Lucban police draw flak for ‘victim-blaming’ advice vs harassment; PNP sets probe

3 years ago 0 Comments

MANILA – The local police station in Lucban town in Quezon province has drawn controversy for telling women to stop wearing skimpy clothes to protect themselves from sexual harassment – safety advice that netizens called a form of victim-blaming.

The Philippine National Police (PNP) has ordered an investigation into the post, which has since been deleted on social media.

In the post, the Lucban town police wrote: “We love women and they’re good people, so let’s not abuse that. But, to the girls, just don’t wear skimpy clothes. At the end of the day, when you’re harassed, you end up complaining to us. Think about it.”

ABS-CBN News was able to screen-capture the social-media post.

PNP chief Police Gen. Archie Gamboa has ordered an investigation into the matter.

“The Police Chief of Lucban Municipal Police Station and all personnel who may be involved will be made to explain why they allowed posting of such statements in their social media account that elicited negative reactions from the public for implied victim-blaming,” Gamboa said in a statement.

Speaking to ABS-CBN News, Lucban police chief Police Major Rizaldy Merene said their message was taken out of context.

“Parang advice lang ’yun… kaso nga lang na-misinterpret na ng iba,” said Merene, who has instructed those behind the social-media post to explain.

(That's just an advice… but others misinterpreted it.)

“Mali nga pero ang point lang niya doon is para lang ’wag lang mag-short, ’wag magsuot ng maiksing short, ’yun lang wala nang iba.”

(It was wrong but the point there is that women shouldn't wear short shorts, that's all, nothing else.)

Merene added that women should also take precaution to avoid harassment.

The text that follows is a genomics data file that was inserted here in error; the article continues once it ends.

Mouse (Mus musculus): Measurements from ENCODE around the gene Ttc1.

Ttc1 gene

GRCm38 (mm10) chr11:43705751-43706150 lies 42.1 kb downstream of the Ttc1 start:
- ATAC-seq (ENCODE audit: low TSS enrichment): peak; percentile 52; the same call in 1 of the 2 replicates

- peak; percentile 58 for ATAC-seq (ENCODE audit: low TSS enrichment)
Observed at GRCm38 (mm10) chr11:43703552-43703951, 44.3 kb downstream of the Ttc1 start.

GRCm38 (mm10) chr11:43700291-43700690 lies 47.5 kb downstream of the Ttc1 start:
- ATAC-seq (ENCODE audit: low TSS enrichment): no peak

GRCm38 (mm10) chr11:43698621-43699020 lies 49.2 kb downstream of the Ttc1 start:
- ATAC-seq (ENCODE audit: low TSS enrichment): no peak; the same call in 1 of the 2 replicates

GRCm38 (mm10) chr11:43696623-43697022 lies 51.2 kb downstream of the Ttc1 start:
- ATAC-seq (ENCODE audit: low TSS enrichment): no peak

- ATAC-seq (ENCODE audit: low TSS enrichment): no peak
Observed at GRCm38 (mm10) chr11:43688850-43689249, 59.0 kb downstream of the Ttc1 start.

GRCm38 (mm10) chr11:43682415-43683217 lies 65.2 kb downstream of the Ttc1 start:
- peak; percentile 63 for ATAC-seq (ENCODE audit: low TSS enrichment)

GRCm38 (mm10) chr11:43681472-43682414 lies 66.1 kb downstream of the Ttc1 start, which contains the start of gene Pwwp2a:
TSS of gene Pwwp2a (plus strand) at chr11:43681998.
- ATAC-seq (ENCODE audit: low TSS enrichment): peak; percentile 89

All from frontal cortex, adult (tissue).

“Unang-una lang naman, sa harassment is I think hindi naman ’yan sa pagsusuot ng maikling shorts, ’yun ngang kilos siguro nasa sa kanila na rin naman ’yan ang pag-iingat niyan,” he said.

(First of all, when it comes to harassment, I don't think it's because of wearing short shorts but with how they act but of course, taking precautions is up to them.)

Senator Risa Hontiveros said the notion that the burden of not being assaulted should never fall on the victim.


For women's group Gabriela, the Lucban police post showed just how the force still does not have a grasp on gender sensitivity despite supposed regular trainings.

Gabriela Secretary General Joms Salvador said any form of harassment is "never the fault of the victim."

"Sabi nga nila, walang rape kung walang rapist. At walang karahasan sa kababaihan kung walang nag-iisip na OK lang, walang karahasan sa kababaihan kung nagse-set ng tamang example ang mga nag-e-enforce ng batas. It’s a matter of the police actually reneging on their duty," she said when reached by phone.

(As they say, there is no rape if there are no rapists. There is no violence against women if they feel like it's OK, there's no violence against women if those who enforce the law set the right example.)

She said the Lucban police post seems to stem from a systemic belittling of violence against women, even while special women's desks exist in police stations.

"May pagmamaliit sa isyu ng violence against women. Ni hindi magkakaroon ng ganyang social media posts if pinapahalagahan ng tama," Salvador told ABS-CBN News.

(They trivialize the issue of violence against women. There won't be such social media posts if this issue is given proper importance.)


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